The reinvention of GSA
The General Services Administration has much to celebrate as it marks its 50th anniversary this month. The agency's recent decision to close its last eight office supply and distribution centers in favor of purchasing over the Internet reminds us that, perhaps more so than any other agency, GSA has truly reinvented itself to meet the new demands of government in the 21st century.
Once charged with centralized procurement, management and oversight of computer purchases across government, GSA has shaken off its bureaucratic and sometimes overblown cloak and emerged as a leaner, more focused, customer-centric organization catering to the needs of federal agencies. It also is meeting the needs of the taxpaying public by demanding lower prices for equipment and services. In short, the agency's mission didn't change, but the rest of the world did, and GSA was forced to adapt.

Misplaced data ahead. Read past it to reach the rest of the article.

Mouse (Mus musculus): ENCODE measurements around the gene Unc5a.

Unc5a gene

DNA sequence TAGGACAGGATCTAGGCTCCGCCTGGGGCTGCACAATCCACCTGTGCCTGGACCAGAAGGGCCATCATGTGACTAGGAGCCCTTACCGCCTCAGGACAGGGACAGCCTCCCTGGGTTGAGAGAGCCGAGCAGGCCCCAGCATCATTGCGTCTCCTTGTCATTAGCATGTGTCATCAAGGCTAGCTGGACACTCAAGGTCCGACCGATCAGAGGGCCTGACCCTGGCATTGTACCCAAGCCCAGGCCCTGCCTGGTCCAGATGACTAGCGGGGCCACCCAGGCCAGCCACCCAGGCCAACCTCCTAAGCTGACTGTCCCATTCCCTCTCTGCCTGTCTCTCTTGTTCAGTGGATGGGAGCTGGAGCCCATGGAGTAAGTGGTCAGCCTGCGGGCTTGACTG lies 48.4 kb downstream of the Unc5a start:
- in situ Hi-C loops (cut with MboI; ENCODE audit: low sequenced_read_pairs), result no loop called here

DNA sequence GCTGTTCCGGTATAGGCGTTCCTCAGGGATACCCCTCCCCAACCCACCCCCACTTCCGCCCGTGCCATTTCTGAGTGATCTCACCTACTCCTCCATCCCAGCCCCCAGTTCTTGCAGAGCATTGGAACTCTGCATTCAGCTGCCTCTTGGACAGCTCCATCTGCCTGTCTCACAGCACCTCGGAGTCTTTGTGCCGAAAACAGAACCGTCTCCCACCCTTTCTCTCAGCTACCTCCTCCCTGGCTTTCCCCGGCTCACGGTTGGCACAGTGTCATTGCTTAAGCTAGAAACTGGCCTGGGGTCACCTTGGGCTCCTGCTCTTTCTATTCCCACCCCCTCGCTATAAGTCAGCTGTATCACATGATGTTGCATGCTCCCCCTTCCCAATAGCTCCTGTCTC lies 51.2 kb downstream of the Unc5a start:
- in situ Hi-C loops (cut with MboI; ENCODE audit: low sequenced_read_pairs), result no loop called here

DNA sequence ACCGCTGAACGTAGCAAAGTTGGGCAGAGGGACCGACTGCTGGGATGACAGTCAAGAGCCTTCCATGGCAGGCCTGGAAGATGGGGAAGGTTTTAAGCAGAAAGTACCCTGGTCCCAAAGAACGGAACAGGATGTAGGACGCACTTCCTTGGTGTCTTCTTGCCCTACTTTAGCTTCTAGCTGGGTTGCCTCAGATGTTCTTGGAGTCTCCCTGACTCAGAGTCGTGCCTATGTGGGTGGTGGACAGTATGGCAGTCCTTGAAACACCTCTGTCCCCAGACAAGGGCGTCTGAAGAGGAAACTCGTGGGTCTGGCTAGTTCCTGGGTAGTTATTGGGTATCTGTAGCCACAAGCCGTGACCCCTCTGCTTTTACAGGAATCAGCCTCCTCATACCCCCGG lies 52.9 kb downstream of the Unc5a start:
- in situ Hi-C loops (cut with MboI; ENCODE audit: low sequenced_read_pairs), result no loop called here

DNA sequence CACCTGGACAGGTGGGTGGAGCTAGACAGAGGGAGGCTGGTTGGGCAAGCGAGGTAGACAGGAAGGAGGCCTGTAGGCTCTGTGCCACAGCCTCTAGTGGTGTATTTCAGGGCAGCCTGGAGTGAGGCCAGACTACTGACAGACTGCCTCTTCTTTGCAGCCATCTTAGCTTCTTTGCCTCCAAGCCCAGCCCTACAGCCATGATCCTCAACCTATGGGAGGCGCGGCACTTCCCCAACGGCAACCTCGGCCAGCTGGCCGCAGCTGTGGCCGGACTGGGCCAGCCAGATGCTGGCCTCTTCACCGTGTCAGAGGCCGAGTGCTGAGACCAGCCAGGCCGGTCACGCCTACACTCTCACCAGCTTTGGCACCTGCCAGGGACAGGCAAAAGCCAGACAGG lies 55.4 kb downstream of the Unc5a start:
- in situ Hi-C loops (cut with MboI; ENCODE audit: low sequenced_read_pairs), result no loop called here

But change has not come easily. The low point for the agency must have been 1982, when then President Reagan cut the agency nearly in half. Morale again took a turn for the worse in the early 1990s when GSA Administrator Roger Johnson's reinvention program took on a decided slash-and-burn approach. Those circumstances, combined with competing plans alternately calling for the restructuring or elimination of the agency, and the ongoing loss of institutional knowledge through downsizing, caused us to declare in these columns only five years ago that the future of GSA "is at best uncertain."
Our hat is off to GSA employees who, spurred on by innovative leaders, have set the course for the GSA of the future. GSA Administrator Dave Barram is fond of reminding us: "This is not your father's GSA."